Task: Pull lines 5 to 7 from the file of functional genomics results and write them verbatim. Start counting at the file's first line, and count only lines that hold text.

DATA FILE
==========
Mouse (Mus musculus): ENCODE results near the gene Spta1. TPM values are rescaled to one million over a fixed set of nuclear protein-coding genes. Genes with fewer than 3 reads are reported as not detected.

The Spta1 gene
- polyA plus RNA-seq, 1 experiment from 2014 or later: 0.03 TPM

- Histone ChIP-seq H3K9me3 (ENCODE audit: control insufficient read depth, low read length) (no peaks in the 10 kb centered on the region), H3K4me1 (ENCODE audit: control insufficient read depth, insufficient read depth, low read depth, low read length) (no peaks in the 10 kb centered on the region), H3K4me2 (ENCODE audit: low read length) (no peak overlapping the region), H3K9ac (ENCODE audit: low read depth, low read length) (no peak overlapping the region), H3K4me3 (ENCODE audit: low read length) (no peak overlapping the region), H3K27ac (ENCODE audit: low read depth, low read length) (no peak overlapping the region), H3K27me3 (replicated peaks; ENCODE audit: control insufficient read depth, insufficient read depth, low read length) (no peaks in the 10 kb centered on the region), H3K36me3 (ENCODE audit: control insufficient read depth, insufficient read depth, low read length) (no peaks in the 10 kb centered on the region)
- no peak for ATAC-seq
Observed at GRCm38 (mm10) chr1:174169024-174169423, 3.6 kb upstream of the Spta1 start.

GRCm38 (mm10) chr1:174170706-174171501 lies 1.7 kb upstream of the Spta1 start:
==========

- no peak for ATAC-seq
Observed at GRCm38 (mm10) chr1:174169024-174169423, 3.6 kb upstream of the Spta1 start.

GRCm38 (mm10) chr1:174170706-174171501 lies 1.7 kb upstream of the Spta1 start: